Enrollment criteria

Inclusion criteria adopted to enroll the patients in the study were chronic obstructive pulmonary disease with NYHA class I, II, III, good exercise tolerance at the time of in-hospital admission, and chance to take benefit from respiratory and motor treatment. In particular, even patients with NYHA class III reported in their history, but deemed able to perform the exercise protocols, carried out the study protocol, obviously always under the control of the doctor during the exercises, especially the 6-minute walking test.

Exclusion criteria were the presence of NYHA class IV, patients on dialysis treatment or affected by neurological dysfunction and unable to understand the physiotherapist’s indications, patients affected by disabling osteo-articular muscle diseases, acute coronary syndromes, and cardiac diseases requiring emergency surgery.

As previously reported, the physiotherapy treatment consisted of three phases: preoperative treatment in the cardiac surgery department, postoperative treatment in the intensive care unit, and postoperative treatment in the cardiac surgery department. Patients were instructed on exercises to be done by the physiotherapist. All breathing and muscle exercises were performed by each patient individually in the presence of the physiotherapist, under the supervision of the physician.

Data collection

The 6-minute walking test (6MWT) was performed in all three groups of patients the day before cardiac surgery and the last day before discharge from the hospital. The 6MWT was conducted according to standard protocols, using a corridor with a length of 25 m bounded by a colored ribbon on the floor. The patients had the opportunity to stop or take breaks during the test, but at the same time they were asked to start walking again as soon as possible [9]. A stopwatch was used to keep the time of 6 minutes. Before the beginning of the walk and at the end of the 6 minutes, a Borg scale was assigned to indicate the degree of breathlessness, in terms of dyspnea, chest pain, confusion, or leg pain on a scale of 0 (nothing) to 10 (severe) [10]. All patients underwent the peak expiratory flow (PEF) examination, i.e. the highest expiratory flow obtained during a forced expiratory maneuver performed immediately after a maximal inhalation. In the two groups of patients, R and R + M, the PEF test was performed after the respiratory treatment protocol; 6MWT and PEF examination tests were performed in all cases before the meal.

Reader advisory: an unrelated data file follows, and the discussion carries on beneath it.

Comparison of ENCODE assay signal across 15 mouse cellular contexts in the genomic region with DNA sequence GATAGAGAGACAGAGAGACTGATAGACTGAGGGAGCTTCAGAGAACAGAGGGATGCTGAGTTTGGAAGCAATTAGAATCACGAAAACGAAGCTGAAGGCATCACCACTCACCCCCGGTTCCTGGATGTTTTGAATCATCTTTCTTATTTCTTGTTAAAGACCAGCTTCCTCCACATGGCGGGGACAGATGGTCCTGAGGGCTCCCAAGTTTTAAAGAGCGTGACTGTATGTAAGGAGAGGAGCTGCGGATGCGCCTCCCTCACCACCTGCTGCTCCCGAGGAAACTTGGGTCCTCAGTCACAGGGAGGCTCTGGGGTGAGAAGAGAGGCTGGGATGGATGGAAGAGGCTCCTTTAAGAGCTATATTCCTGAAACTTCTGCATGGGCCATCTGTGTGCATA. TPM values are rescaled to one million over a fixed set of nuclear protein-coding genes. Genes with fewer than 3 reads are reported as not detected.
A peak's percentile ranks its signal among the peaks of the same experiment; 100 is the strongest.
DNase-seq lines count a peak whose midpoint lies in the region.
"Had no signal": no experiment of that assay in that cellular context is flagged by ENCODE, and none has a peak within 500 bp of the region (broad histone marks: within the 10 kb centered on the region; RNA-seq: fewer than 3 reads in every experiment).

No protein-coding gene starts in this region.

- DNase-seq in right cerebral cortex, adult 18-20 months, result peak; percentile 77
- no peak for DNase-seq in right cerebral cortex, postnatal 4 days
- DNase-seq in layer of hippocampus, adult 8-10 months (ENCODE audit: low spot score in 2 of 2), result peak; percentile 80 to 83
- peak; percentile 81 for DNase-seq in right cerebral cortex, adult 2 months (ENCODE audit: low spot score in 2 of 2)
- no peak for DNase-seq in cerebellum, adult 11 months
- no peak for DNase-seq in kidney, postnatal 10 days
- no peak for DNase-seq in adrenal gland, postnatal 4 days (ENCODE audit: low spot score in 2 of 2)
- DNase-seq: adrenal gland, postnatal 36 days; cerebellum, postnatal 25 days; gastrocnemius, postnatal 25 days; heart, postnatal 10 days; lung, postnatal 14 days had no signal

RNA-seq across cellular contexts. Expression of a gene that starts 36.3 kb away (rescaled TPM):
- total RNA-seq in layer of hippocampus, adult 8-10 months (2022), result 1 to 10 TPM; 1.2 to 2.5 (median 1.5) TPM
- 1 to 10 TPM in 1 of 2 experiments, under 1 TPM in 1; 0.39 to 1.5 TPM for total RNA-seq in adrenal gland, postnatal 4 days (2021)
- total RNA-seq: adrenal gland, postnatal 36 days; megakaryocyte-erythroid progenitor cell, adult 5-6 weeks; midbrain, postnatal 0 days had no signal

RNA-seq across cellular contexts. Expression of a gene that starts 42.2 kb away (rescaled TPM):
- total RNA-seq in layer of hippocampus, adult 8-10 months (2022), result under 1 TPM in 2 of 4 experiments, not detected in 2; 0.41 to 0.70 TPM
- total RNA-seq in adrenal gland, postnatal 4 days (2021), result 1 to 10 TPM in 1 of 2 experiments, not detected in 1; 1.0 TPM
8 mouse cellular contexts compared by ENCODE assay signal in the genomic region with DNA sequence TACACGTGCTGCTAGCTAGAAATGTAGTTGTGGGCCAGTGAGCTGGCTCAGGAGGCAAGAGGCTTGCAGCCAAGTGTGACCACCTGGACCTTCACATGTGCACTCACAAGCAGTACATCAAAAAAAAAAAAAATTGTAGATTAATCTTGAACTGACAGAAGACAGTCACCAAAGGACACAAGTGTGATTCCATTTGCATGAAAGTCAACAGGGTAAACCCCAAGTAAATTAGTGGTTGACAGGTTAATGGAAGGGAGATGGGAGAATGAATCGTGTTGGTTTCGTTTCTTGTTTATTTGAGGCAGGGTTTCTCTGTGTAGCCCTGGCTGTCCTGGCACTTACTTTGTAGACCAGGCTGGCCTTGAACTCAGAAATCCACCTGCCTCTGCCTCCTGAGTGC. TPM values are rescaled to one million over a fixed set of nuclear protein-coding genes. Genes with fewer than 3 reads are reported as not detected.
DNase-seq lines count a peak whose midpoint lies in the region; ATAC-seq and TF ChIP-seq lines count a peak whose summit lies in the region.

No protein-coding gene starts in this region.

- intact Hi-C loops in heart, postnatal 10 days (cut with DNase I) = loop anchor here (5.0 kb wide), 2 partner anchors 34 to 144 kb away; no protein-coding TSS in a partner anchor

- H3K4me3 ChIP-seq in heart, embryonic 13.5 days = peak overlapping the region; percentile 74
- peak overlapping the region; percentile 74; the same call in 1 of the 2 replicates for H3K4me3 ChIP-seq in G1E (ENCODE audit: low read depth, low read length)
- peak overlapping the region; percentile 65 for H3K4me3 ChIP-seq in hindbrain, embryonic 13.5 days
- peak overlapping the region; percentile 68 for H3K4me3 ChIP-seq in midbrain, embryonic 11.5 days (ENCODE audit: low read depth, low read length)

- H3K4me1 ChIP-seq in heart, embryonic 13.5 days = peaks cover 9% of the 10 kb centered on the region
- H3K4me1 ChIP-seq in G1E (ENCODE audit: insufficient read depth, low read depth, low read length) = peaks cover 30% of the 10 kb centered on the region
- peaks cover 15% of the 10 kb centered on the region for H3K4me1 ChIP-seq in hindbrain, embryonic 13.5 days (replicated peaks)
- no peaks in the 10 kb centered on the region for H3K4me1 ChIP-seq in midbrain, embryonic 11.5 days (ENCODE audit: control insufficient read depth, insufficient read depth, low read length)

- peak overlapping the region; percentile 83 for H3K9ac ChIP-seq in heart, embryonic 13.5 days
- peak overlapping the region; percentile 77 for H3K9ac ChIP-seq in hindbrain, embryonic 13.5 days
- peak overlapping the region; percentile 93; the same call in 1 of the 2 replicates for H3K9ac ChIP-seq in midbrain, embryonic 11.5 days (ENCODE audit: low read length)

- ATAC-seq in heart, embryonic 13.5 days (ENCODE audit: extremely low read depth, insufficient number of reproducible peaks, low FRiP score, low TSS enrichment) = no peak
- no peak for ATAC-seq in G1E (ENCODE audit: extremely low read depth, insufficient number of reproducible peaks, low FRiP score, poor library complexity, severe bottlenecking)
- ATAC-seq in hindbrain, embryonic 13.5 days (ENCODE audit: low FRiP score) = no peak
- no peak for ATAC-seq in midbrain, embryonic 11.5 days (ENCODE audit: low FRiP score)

At the initial admission and on the last day of postoperative treatment, an arterial blood sample was taken and blood gas analysis was performed before the meal in all patients, through which it was possible to observe changes and differences in cardiorespiratory function following surgery and physiotherapy protocols. The parameters taken into consideration were values of pH, partial arterial pressure of carbon dioxide (PaCO2), partial arterial pressure of oxygen (PaO2), arterial oxygen saturation (SAO2), concentration of hemoglobin and concentration of bicarbonate ions (HCO3).

Physiotherapy protocols adopted in the two groups of patients

In the preoperative phase, patients were informed about the importance of early mobilization carried out in the following 24 hours, of keeping the seated position in the chair, followed by the standing station and walking, in order to favor the physiological re-expansion of the lungs. These protocols were used in the subjects belonging to both groups R and R + M. In particular, patients of both groups learned deep breathing exercises through long and deep current volume breaths, to maintain a short apnea and to perform one or two coughing strokes followed by a slow and gentle exhalation with half-closed lips. Thoracic and abdominal breathing were taught to mobilize different lung areas in order to obtain better lung ventilation, and the use of volume and flow incentive was taught to promote deep inhalation training with an open glottis (aimed at lung parenchymal re-expansion). Finally, patients learned the positive exhalation pressure (PEP) technique using a PEP bottle to facilitate bronchial drainage and to prevent atelectasis [11, 12].